Published : Monday, December 12, 2016 | 6:48 AM
Tonight, as the last agenda item on the last scheduled City Council agenda of the year, City Attorney Michele Bagneris is to deliver a report described, with almost primer-like simplicity, as a “Briefing on the City Council/City Manager Form of Government.”
But neither the backstory as to why the item is on the agenda nor the implications for the future of policymaking in Pasadena are simple, City Hall observers say.
The briefing likely comes in response to a request by Public Safety Committee Chair Councilmember John Kennedy, and that comes because Kennedy apparently wants the full Council to explore how the Council can override, in effect, and change, a specific policy the City Manager and one of the City’s departmental heads has implemented.
Kennedy has said he is less than pleased with the rollout of the Pasadena Police Department’s Body Worn Camera policy by Chief of Police Phillip Sanchez and City Manager Steve Mermell.
Although Pasadena’s Police Chief is granted policy-making authority under the City’s municipal code, the City Charter at the same time empowers the Council “to instruct the City Manager in all matters of policy, and any action, determination or omission of the City Manager shall be subject to review by the City Council.”
In practice, the Pasadena City Council does not routinely conduct formal reviews of specific policies already approved by the City Manager and vote on whether to let them stand or be amended.
Kennedy acknowledged this earlier in December when he told Pasadena Now that “it is not customary for the City Council to engage in rulemaking for the police department.”
“However,” Kennedy said, “as it relates to policies that have national and local implications, the City Council, within the confines of the charter, certainly could instruct the City Manager, as the chief administrative officer of the City, to modify, change or amend a policy.”
According to the City Charter — which takes precedence over the Municipal Code — Councilmembers, with a 5-0 vote apparently can instruct the City Manager to change policies he previously authorized.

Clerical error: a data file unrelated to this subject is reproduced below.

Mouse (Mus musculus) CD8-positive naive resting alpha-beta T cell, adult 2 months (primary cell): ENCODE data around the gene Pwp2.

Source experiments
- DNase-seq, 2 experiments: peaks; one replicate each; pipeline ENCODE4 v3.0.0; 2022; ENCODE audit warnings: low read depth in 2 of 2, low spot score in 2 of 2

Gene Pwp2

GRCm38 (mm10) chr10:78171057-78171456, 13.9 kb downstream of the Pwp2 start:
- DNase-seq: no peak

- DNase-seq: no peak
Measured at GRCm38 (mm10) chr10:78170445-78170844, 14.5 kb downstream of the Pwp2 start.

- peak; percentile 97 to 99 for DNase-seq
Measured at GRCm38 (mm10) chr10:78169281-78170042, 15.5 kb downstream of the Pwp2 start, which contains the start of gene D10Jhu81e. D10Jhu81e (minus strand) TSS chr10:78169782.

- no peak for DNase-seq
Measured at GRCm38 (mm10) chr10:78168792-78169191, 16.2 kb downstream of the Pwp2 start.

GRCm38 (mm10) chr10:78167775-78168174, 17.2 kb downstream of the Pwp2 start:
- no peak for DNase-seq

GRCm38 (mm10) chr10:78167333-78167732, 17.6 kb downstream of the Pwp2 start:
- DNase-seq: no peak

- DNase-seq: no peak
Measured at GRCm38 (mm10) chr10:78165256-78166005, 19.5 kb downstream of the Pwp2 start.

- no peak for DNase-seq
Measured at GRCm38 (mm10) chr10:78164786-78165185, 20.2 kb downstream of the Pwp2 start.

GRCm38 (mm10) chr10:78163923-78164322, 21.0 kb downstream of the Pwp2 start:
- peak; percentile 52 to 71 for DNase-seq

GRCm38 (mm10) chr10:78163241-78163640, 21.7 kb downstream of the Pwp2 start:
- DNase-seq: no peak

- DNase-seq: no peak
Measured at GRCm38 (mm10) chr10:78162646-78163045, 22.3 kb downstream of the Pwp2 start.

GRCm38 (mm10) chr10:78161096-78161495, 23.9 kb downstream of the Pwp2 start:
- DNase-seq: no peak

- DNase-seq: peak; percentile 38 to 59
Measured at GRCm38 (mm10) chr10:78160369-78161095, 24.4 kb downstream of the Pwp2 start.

City Attorney Michelle Bagneris is scheduled to report on, and presumably take questions on, the City’s Council-Manager form of government at tonight’s meeting.
In a brochure distributed by the City Attorney’s office, a “Council-Manager” government, such as Pasadena’s, is described as one which “combines the strong political leadership of elected officials with the strong managerial experience of an appointed manager or administrator. Since its establishment, the council-manager form of government has become the most popular form of local government in the United States.”
Currently, 3,625 cities and 529 counties in the United States operate under this form, governing more than 75.5 million citizens.
In a Council-Manager government, the manager typically prepares a budget for the Council’s consideration; recruits, hires, terminates, and supervises government staff, and serves as the council’s chief advisor.
The City Council is the legislative body of the city of Pasadena, and its elected members are the community’s decision makers. The Council approves the budget provided by the City Manager and determines the tax rate. The Council also concentrates on a community’s goals, major projects, and long-term considerations like community growth, land use development, capital improvement plans, capital financing, and strategic planning.
Appointed managers also serve “at the pleasure of the governing body,” and can also be fired by a majority of the Council, according to the City Attorney handout.
The question of the Council overriding department policy was actually first broached in March as the City was in the process of acquiring its new body-worn cameras.
City Attorney Bagneris issued a memo then, detailing the roles of the City Council and the police chief in creating protocol and policy for the cameras.
But, wrote Bagneris, “Sections 411 and 604 (J) of the charter permits the City Council to “inquire” into administrative matters under the City manager and also to “instruct” the city manager in all matters of policy. Bagneris added that actions by the city manager “shall be subject to review by the city council, but no such action…shall be overruled or modified by a vote of less than five members thereof.”
Bagneris continued to explain, also, that the City Manager has “certain powers and duties, such as ‘the responsibility to exercise supervision and control over all departments, divisions, and offices of the city.” In addition, she wrote, “The city council may not attempt to influence or direct any subordinates of the city manager.”
Writing before the Police Department rolled out its body camera policy November 7, Bagneris also said, “We believe the approach that best reconciles the powers and duties of the city council, the city manager and the police, is for the city council to have an advisory role prior to the implementation of a policy where it provides guidance regarding the content and direction of the policy.”